So far more than 8,000 people have been confirmed dead in Japan, but some 13,000 or more are still missing. In addition, nearly 500,000 Japanese have been displaced by the earthquake, tsunami and the nuclear crisis. Now, 11 days after that initial impact from the tsunami and quake, aid workers are shifting from rescue to relief missions, helping those who have been left behind.
The tsunami came too quickly. Japan's coastal towns had only a 30-minute warning, which was barely enough time to escape the wave, and for many disabled citizens, not enough time at all. The disabled are among the most vulnerable victims of the recent destruction in Japan. Yukiko and Shoji Nakanishi are members of a Japanese relief organization that is working tirelessly to provide shelter and evacuation support to northern Japan's disabled populations.
It’s been a week since the earthquake and tsunami devastated Northern Japan. So far, the disaster has claimed nearly 5,700 lives and 9,500 people are still missing. As relief organizations try to clear away the rubble, there’s yet another crisis hitting the country: hunger. Severely damaged roads and broken supply lines have caused food shortages throughout the region.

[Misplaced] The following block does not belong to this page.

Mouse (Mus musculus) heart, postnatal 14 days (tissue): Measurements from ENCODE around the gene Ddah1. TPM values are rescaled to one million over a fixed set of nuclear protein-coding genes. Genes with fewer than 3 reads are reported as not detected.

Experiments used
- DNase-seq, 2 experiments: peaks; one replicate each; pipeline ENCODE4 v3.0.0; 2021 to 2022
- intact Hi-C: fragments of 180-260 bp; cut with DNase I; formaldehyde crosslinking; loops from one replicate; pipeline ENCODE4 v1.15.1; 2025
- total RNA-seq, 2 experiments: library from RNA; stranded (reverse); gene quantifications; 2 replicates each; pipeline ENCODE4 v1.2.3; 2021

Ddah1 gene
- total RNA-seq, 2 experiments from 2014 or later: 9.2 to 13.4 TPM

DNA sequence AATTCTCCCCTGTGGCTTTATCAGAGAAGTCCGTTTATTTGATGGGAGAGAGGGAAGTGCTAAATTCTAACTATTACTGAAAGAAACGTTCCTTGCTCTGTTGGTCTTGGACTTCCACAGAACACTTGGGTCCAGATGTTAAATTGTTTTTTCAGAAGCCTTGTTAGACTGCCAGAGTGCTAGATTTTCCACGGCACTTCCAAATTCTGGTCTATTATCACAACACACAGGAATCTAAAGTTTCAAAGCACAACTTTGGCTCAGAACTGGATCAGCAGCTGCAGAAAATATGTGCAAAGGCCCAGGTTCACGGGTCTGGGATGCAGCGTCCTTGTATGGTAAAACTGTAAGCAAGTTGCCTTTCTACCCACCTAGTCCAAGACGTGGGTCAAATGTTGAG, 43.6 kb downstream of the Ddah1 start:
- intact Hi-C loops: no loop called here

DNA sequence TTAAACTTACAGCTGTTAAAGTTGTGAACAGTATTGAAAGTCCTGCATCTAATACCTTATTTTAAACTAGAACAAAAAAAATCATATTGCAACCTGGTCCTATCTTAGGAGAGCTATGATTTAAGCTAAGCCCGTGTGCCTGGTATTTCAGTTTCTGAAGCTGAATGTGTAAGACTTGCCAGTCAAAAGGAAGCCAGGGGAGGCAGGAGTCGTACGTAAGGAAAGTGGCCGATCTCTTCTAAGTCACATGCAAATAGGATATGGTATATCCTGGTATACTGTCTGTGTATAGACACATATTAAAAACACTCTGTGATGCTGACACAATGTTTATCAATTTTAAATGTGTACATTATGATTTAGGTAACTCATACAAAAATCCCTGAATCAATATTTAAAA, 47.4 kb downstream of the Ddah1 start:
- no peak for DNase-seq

The Chairman of the U.S. Nuclear Regulatory Commission, Gregory Jaczko has responded to the nuclear crisis in Japan, “In a comparable situation in the United States, we would have issued evacuation instructions to a larger, larger distance away from the plant," he said. Reuters correspondent Dan Sloan reports with the latest from Tokyo.
A steam explosion at the Fukushima power plant early Tuesday morning led to a fire that released large amounts of radioactive materials into the atmosphere. However, officials say that radiation levels have dropped to a safe level. All but 50 workers have been evacuated and the remaining workers are trying to keep the reactors cool. Reuters correspondent Dan Sloan reports from Chiba, Japan.
Most of Japan's power plants have shut down and are cooling normally, but an emergency has been declared at the Fukushima power plant. There is no damage, but the power plant has malfunctioned. Ian Hore-Lacy, director for public communications for the World Nuclear Association explains what will happen with this state of emergency. "I don't think it's going to be a serious danger," Hore-Lacy says. Daniel Sloan, Reuters correspondent reports from Tokyo.